Saturday, September 10, 2016

Silver-spotted Skippers Everywhere...Brukner Nature Center Butterfly Transit, August 28, 2016

Silver-spotted Skipper (Epargyreus clarus) Wingspan 1.75-2.40 inches (4.4-6.1 cm)

This is one of the over 83 individual Silver-spotted Skippers that Ruth, Joanie, Molly, and I saw on the walk on August 28. None of us have ever seen so many on one walk.  (The following weekend, September 3,  the group counted at least 110.)  To me, this seems to prove the saying, "No matter what kind of weather a year brings, it is perfect for some creature or plant."

Thanks to Molly, I can now identify a Pipevine Swallowtail.  Identifying the mostly black butterflies has always been a problem for me.  I am still in the process of memorizing the various distinguishing markings.  The blue on the body I will remember.

 Pipevine Swallowtail (Battus philenor)  Wingspan 2.75-4.00 inches (7.0-10.2 cm)

The day was hot, 90 degrees Fahrenheit, (32.2222 C)  The day was humid as well. Sweat ran down my face and into my eyes.  But the butterflies made the day perfect. Our count for the day follows:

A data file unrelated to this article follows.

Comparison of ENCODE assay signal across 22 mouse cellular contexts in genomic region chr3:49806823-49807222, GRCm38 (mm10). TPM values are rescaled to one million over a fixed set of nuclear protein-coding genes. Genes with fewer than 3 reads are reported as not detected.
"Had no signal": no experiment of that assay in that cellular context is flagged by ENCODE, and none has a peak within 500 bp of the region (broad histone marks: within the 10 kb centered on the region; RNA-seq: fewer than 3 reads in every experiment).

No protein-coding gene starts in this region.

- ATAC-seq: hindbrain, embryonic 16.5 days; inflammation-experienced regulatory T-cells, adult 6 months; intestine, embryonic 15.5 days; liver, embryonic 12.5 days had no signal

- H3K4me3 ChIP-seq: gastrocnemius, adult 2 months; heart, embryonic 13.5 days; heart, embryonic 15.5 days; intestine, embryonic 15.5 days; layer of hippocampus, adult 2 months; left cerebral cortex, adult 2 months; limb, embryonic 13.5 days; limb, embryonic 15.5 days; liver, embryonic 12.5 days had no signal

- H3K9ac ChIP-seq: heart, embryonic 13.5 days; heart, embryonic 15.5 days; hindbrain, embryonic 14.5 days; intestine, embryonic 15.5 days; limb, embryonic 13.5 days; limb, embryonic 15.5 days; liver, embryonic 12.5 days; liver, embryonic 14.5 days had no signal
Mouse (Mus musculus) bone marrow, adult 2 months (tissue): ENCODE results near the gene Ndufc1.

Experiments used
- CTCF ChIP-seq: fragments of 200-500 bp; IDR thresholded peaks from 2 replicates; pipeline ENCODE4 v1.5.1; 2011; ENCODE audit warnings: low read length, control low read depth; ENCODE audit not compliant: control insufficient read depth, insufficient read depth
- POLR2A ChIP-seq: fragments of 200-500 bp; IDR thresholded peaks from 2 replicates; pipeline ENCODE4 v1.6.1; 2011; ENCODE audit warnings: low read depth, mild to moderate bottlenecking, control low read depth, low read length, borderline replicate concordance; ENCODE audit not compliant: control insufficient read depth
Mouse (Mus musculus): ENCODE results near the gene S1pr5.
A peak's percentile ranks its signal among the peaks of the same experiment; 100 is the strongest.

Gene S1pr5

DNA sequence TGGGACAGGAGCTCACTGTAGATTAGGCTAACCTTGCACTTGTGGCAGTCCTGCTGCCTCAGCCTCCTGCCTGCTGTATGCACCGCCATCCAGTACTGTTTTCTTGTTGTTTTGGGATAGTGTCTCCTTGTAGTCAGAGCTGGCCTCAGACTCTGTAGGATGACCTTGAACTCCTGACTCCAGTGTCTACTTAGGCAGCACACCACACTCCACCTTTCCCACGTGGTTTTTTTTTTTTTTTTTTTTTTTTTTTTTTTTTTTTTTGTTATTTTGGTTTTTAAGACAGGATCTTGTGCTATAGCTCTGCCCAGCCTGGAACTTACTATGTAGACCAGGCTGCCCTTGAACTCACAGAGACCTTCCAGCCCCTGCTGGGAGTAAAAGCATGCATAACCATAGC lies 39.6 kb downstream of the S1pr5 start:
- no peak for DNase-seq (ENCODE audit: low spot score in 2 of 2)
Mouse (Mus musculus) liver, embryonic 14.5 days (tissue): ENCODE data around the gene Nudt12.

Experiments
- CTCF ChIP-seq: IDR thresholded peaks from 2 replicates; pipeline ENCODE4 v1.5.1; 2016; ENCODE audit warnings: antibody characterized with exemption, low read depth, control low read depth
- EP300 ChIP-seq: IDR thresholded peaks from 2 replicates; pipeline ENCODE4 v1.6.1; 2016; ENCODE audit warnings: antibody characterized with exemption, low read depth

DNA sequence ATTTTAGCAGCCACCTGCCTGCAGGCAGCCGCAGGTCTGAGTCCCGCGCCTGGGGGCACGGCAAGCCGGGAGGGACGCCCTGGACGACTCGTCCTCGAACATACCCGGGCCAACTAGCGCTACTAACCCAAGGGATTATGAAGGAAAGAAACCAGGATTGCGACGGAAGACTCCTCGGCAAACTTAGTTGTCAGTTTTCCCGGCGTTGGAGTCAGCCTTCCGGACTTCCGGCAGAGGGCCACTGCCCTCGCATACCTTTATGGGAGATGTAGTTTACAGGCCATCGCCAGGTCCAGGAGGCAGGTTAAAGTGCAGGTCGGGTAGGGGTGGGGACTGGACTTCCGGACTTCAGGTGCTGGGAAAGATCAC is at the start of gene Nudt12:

Clouded sulphur...5
Cabbage white...9
Silver-spotted skipper...83+
Pearl Crescent...19
Pipevine swallowtail...1
Eastern Tailed Blue...11
Summer Azure...6

Eastern Tailed-Blue (Everes comyntas) Wingspan 0.75-1.00 inches (1.9-2.5 cm)

Pearl Crescent (Phyciodes tharos) Wingspan 1.25-1.60 inches (3.2-4.1 cm)

I just now looked again at the Pearl Crescent information in Butterflies of Indiana, A Field Guide by Jeffrey E. Belth.  He points out that there is a crescent on the underside of the hind wing of Pearl Crescents.  And I see one in this photo.  Something else new I've learned.

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